Super Heavy-launch Vehicles
Saturn V was a super heavy-lift launch vehicle. This classification is reserved for launch vehicles - or rockets - that can lift more than 50,000 kg by NASA qualifications, or 100,000 kg by Russian classification, of payload into a low Earth orbit. Super heavy-lift rockets are being developed for exploration; to the Moon and beyond.  

One super heavy-lift rocket that is currently undergoing testing is the SpaceX Starship. This rocket will have the ability to carry in excess of 100,000 kg to a LEO and will be able to be configured for cargo or crew. It will be 120 meters tall, one school bus longer than the Saturn V!  Another difference from the Saturn V is that the first stage, or the booster, will be reusable. The 70-meter-tall booster will return to the launch site after separating from the second stage.   

The Chinese National Space Agency is currently developing the Long March 9. The first flight is planned for the 2030s in preparation for the lunar mission the agency has in the same time frame. As it is still under development, not much is known about it yet. What we do know is that this rocket may have the same 140,000 kg payload capacity to LEO as the Saturn V, and a 44,000 kg payload capacity to Mars.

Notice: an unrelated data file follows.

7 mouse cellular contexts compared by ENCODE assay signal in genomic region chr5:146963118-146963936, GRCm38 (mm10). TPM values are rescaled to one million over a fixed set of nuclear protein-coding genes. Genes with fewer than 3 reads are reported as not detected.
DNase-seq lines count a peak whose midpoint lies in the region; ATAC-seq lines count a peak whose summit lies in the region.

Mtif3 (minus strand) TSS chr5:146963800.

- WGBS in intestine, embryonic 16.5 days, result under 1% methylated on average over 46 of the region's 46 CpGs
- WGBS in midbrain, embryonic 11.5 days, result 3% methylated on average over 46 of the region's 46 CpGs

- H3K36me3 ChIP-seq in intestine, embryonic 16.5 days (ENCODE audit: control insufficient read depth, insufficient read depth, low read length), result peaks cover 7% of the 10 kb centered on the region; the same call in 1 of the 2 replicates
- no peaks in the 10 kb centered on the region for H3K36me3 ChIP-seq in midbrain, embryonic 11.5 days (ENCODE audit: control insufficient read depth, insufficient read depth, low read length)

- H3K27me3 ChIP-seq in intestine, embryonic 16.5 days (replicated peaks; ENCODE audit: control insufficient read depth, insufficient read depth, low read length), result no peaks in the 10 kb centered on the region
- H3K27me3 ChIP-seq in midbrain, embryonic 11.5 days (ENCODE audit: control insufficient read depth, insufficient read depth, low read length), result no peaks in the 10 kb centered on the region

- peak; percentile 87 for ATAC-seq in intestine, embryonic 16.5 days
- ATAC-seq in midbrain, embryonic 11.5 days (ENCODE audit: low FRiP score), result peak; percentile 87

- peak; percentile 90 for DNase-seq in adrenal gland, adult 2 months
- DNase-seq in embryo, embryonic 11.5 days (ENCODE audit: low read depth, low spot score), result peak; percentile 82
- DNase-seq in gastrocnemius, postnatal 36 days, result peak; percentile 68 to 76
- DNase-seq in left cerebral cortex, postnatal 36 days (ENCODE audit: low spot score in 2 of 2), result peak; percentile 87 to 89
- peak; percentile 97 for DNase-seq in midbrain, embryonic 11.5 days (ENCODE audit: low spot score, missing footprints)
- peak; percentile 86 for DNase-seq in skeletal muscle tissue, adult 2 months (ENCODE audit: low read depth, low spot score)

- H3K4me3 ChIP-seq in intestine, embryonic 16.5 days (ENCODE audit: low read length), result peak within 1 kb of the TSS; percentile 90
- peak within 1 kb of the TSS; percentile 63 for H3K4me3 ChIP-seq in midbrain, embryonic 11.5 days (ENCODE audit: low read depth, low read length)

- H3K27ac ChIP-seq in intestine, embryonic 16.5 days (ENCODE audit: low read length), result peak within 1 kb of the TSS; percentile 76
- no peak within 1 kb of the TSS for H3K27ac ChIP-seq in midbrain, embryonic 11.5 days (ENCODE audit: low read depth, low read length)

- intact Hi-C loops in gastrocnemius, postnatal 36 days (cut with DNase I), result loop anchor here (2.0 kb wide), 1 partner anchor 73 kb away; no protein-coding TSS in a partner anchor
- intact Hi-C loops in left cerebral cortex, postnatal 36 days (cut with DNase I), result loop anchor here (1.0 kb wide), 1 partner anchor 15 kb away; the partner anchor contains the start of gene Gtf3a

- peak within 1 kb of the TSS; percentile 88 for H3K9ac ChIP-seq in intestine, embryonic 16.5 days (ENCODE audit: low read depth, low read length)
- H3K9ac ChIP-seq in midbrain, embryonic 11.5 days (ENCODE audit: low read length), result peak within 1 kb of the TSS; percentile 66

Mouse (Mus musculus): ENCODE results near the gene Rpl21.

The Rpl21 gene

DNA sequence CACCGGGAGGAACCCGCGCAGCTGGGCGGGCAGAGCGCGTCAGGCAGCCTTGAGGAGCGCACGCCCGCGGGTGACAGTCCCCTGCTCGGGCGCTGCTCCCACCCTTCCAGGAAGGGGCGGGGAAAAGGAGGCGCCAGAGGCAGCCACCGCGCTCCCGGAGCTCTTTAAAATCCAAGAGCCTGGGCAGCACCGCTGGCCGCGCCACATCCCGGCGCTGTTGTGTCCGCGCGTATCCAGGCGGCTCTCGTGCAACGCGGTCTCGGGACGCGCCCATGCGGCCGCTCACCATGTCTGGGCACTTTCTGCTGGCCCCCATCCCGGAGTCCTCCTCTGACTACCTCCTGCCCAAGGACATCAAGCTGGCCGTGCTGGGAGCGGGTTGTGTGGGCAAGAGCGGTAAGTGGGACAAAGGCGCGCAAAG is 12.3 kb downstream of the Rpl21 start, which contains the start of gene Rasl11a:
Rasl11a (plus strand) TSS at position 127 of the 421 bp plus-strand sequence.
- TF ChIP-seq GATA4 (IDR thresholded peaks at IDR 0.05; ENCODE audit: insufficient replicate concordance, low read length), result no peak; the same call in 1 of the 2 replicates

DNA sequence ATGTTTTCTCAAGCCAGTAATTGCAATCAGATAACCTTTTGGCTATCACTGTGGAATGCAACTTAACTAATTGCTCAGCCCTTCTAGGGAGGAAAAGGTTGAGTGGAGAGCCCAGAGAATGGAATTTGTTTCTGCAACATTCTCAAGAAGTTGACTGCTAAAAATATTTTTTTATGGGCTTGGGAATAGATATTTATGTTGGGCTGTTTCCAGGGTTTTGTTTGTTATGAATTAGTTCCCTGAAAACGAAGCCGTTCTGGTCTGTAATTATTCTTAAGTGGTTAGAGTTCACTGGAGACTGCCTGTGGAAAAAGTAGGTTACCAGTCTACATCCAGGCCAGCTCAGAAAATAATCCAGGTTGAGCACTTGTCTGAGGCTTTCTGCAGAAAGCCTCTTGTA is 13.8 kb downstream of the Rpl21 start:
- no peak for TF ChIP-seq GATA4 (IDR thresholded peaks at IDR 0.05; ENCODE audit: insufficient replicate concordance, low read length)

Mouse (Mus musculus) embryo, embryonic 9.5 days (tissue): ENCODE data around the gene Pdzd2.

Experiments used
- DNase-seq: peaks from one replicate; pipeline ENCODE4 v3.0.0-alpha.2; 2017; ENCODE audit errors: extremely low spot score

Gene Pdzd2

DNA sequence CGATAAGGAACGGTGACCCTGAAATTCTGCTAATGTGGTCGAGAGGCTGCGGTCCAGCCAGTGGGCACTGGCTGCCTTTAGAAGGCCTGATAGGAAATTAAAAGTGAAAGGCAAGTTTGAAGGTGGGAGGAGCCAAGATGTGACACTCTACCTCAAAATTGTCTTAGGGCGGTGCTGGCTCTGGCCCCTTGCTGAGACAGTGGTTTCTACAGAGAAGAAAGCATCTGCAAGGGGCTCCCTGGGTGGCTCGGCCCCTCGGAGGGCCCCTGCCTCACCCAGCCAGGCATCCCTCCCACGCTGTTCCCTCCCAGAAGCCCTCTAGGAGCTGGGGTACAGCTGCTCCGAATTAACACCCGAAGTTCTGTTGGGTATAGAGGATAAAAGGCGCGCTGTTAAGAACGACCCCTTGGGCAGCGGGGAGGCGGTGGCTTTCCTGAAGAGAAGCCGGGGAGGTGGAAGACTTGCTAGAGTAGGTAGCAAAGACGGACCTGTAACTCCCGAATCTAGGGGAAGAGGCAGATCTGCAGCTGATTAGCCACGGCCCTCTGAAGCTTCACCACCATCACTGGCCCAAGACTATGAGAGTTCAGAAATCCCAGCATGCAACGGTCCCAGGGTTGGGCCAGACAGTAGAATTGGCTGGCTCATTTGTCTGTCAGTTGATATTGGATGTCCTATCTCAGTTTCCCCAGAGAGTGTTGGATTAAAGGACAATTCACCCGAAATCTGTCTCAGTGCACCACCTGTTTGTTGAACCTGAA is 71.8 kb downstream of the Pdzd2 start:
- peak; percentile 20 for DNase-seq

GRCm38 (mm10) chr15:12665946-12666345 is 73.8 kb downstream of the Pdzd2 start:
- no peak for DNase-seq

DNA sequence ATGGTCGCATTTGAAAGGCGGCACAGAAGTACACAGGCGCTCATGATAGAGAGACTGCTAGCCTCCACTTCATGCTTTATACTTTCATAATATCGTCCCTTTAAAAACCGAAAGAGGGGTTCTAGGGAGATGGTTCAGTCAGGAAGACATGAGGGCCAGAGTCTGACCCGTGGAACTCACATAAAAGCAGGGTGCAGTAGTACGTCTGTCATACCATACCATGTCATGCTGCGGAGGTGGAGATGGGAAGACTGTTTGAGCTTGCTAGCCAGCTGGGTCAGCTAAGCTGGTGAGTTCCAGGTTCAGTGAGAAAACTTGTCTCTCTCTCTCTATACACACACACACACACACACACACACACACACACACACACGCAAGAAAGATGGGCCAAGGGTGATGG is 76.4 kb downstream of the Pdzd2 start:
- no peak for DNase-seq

With the announcement of NASA’s Moon to Mars initiative came the Artemis missions, and with the Artemis missions comes a new rocket: the Space Launch System (SLS). This rocket is being designed specifically for deep space exploration.  The very first version of the SLS vehicle will be used for Artemis I, and will have the ability to send more than 27,000 kg of payload to the Moon. The next version of the rocket will have increased payload capacity, and will have the ability to send more than 46,000 kg of payload to the Moon!   

Since we have an increase in space activity, with new ventures planned that will take humanity further than we’ve been, new rockets are definitely needed. So, keep your eyes peeled, and try out some of these activities to learn more! 


Comparison of some super heavy-lift launch vehicles (source: Wikimedia Commons

 





























 

 

Astronomer Activity Playlist
TimeActivity
60mins.

Let your creativity soar and try some of these activities.

Make a Rocket Pop Up Card

Make a Rocket Out of Shapes

Build your own SLS

Ask yourself: How do you think making models of rockets might help engineers in the rocket design process?

120mins.

Build some of these rockets and experiment with how rocket design and shape affect how they fly.

Build and launch a straw rocket

Build and launch a foam rocket

Experiment with lift and payload

Ask yourself: What challenges did you face in building your rockets? How did the design affect how they flew?

30mins.

Fuel your brain and learn from rocket scientists. Watch this short video about the SLS rocket. And then watch some of NASA’s rocket science in 60 second videos.  

Ask yourself: What aspects of designing and building the SLS rocket do you find most interesting?